This site uses cookies to improve your experience and to provide services and advertising. By continuing to browse, you agree to the use of cookies described in our Cookies Policy. You may change your settings at any time but this may impact on the functionality of the site. To learn more see our Cookies Policy.
Dublin: 12 °C Monday 21 May, 2018

Eight die in Botswana plane crash

The light aircraft was carrying a number of tourists from France, Sweden and Britain. The pilot and seven of his passengers died in the crash.

Image: via Flickr

SEVEN TOURISTS AND their pilot died after a light aircraft carrying 12 people crashed after takeoff and burst into flames in Botswana.

The British pilot and seven tourists from France, Sweden and Britain died following the crash, which occurred on Friday in the southern African nation’s remote Okavango Delta, according to spokesman Modipe Nkwe of the Civil Aviation Authority.

He said two French tourists and two Botswana citizens survived.

The cause is under investigation but it was unclear why it took three days to announce the fatalities.

Britain and France confirmed they had citizens aboard the flight, but Sweden said it was still investigating the reports.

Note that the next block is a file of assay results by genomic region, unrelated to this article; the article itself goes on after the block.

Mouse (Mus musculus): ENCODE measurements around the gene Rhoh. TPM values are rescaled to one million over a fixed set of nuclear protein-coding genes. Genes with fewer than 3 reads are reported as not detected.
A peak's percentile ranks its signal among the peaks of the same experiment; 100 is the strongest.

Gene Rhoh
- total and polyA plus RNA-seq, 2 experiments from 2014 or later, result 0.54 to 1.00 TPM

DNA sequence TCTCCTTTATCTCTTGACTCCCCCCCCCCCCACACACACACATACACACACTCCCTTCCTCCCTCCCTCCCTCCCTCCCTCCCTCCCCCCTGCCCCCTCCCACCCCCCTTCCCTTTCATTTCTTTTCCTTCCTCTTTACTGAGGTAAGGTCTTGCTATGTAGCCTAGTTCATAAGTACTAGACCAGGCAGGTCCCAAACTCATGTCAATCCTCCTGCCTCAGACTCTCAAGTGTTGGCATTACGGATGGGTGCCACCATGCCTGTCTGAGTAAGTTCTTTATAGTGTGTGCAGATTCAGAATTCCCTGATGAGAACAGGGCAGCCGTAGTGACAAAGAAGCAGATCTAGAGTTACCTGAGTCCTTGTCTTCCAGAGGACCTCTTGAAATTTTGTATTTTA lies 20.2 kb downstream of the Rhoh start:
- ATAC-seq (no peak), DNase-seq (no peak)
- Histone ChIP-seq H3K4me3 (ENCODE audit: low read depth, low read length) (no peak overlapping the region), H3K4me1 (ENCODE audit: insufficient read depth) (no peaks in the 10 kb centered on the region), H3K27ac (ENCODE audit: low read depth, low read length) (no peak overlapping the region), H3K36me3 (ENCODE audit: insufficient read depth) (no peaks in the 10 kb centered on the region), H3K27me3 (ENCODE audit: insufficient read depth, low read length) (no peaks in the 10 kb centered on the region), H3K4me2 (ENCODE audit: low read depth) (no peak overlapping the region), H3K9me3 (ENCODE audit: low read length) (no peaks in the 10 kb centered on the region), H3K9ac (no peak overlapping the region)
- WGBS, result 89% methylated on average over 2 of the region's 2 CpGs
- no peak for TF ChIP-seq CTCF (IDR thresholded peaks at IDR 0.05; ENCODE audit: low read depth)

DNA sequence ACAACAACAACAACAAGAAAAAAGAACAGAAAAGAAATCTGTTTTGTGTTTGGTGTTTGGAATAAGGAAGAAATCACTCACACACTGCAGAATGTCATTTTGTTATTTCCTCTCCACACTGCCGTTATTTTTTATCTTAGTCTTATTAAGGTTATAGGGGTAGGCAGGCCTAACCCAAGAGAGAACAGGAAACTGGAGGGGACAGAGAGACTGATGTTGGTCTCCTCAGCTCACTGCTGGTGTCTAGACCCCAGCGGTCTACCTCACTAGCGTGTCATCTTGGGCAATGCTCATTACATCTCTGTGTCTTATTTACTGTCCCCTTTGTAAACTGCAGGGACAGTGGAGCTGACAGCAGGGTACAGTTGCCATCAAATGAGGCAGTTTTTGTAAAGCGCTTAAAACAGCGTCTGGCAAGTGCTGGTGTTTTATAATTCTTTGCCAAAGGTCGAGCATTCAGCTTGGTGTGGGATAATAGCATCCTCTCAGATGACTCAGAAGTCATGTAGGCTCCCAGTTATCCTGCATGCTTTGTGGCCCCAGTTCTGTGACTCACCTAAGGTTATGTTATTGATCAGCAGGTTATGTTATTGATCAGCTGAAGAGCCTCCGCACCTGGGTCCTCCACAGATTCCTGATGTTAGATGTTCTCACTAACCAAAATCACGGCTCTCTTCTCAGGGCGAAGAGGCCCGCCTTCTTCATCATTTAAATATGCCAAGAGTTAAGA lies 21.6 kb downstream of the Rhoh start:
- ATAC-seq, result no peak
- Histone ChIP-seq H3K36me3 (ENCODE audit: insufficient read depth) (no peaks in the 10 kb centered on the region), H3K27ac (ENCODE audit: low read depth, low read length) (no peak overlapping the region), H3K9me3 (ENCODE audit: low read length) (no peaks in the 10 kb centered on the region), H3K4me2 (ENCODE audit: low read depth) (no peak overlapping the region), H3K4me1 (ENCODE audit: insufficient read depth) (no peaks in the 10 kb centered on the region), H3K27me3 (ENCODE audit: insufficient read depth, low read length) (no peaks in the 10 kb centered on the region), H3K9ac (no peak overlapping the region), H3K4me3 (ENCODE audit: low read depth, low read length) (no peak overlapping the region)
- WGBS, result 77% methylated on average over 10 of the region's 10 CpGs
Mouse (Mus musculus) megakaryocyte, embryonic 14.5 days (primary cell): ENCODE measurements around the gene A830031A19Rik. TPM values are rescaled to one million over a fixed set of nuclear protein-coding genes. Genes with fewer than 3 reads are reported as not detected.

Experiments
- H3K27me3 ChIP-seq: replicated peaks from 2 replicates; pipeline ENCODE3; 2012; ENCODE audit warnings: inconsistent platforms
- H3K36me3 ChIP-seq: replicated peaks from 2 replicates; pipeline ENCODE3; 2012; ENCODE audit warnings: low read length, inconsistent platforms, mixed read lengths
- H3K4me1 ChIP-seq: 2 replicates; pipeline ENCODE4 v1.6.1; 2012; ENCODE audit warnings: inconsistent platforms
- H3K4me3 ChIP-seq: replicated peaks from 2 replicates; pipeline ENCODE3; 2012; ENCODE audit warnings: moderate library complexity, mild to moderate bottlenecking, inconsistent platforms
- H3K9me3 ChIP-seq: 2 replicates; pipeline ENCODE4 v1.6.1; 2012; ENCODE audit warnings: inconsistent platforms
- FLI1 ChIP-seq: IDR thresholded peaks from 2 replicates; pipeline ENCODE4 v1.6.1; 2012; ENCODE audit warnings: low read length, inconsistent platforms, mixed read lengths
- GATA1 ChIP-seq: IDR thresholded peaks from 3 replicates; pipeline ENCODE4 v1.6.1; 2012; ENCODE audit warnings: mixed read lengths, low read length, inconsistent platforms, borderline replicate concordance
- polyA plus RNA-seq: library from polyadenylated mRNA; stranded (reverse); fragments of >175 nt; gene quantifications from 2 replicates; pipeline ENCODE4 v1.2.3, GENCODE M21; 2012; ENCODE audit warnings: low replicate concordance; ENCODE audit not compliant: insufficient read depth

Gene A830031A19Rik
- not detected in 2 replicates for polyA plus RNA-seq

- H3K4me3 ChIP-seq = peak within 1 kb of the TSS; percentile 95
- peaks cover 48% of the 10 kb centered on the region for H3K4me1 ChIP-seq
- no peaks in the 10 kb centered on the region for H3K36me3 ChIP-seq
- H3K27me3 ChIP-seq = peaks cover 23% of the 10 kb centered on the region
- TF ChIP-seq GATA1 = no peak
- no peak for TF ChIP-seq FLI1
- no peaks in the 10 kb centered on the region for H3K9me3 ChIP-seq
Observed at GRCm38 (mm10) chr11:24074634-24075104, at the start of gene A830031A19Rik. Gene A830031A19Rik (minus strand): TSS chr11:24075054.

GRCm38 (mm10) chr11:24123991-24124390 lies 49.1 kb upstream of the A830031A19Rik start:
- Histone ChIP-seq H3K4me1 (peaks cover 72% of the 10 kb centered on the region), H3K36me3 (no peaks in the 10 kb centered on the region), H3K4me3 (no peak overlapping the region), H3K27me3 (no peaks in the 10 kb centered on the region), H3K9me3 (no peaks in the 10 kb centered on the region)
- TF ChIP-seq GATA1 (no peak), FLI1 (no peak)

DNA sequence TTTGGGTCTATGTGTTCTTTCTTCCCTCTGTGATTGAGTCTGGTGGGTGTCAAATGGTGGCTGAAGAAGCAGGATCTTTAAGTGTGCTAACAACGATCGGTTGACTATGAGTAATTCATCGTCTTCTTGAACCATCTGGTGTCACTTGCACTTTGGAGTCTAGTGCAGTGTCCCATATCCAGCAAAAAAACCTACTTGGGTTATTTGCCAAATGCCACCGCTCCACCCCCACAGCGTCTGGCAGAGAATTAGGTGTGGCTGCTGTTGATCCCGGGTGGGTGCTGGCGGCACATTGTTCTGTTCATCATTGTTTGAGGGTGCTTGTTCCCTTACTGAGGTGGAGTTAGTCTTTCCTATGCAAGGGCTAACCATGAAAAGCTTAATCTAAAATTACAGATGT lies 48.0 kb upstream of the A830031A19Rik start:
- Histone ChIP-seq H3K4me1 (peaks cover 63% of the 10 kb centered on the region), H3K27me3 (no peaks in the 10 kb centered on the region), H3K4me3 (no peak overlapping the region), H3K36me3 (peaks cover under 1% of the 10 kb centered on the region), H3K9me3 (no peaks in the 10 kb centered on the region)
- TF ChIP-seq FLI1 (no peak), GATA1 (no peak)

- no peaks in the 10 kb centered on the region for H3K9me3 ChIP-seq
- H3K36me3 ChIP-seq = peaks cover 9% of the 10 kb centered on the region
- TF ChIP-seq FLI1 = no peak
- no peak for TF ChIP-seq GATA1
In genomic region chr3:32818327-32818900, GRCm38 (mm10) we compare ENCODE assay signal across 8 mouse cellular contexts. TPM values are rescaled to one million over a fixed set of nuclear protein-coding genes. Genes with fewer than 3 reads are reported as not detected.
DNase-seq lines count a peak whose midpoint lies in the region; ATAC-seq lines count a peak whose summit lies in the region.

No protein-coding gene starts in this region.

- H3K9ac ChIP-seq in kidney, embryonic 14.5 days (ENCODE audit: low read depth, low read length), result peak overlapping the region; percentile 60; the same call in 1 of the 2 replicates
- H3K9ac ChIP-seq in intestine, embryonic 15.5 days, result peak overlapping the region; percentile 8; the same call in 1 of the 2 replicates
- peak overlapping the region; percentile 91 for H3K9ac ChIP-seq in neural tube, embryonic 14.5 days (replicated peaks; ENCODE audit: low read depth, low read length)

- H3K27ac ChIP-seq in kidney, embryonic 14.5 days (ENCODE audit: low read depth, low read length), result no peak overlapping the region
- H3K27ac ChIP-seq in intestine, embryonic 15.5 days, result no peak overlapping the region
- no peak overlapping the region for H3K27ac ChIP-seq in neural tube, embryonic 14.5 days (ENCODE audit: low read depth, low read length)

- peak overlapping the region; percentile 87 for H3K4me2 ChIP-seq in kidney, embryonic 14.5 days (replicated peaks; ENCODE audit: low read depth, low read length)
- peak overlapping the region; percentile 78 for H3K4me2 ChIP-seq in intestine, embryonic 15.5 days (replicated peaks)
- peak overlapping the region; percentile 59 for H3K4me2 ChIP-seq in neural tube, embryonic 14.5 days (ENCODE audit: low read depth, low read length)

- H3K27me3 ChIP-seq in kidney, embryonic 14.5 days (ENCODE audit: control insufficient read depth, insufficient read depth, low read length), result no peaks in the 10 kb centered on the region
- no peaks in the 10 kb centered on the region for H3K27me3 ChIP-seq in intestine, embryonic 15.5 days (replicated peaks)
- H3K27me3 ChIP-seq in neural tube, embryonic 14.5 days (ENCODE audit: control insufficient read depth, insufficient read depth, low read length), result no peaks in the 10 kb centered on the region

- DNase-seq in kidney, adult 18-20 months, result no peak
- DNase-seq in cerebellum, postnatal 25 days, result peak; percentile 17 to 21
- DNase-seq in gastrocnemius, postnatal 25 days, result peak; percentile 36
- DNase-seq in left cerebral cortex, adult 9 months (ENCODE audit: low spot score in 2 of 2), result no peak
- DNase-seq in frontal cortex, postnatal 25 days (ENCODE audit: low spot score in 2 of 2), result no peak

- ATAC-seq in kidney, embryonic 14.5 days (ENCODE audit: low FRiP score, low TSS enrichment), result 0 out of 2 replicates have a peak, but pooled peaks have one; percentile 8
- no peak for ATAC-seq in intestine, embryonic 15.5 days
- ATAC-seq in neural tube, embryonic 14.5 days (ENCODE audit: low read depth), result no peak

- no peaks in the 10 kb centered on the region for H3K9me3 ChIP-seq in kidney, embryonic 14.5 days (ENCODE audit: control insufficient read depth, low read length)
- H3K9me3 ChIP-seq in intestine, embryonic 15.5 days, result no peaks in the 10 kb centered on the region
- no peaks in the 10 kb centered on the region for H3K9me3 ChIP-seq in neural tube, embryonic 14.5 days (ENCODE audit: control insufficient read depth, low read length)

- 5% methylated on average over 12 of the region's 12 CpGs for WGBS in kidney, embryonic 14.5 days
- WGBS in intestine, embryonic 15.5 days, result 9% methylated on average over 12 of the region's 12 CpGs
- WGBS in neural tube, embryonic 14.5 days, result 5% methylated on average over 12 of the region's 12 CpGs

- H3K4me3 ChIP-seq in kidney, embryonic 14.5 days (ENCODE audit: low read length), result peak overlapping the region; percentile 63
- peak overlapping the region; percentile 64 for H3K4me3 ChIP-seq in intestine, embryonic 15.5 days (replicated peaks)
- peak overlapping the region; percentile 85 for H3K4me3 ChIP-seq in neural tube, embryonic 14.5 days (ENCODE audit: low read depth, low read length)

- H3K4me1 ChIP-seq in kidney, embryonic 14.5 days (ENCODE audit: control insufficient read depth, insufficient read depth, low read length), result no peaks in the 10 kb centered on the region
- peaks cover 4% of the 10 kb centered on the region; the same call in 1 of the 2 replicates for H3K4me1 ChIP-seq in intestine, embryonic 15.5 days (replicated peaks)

The chartered Cessna 208, operated by local company Moremi Air, crashed shortly after takeoff from Xakanaka airfield in northern Botswana and was ablaze soon after.

The plane had been headed for a luxury safari camp on Pom Pom island.

Moremi Air CEO Sue Smart said that the company has grounded its entire fleet while investigations proceed. She said the pilot was the company’s general manager and “our most seasoned pilot with over 12,000 hours of flying.”

Botswana’s Monitor newspaper quoted one local survivor, vehicle inspector Bernard Lottering, as saying that after the aircraft crashed to the ground he kicked out a window and got out.

As the plane caught fire, he said he managed to pull out his colleague and dragged two other passengers to safety.

The paper also quoted Dr Maxwell Mungisi, superintendent of Letsholathebe Hospital in Maun, as saying that the bodies of those who died were “burnt beyond recognition” and that only DNA tests could identify them.

The paper reported that rescuers had difficulty reaching the scene because of the rough terrain.

  • Share on Facebook
  • Email this article

About the author:

Associated Press

Read next: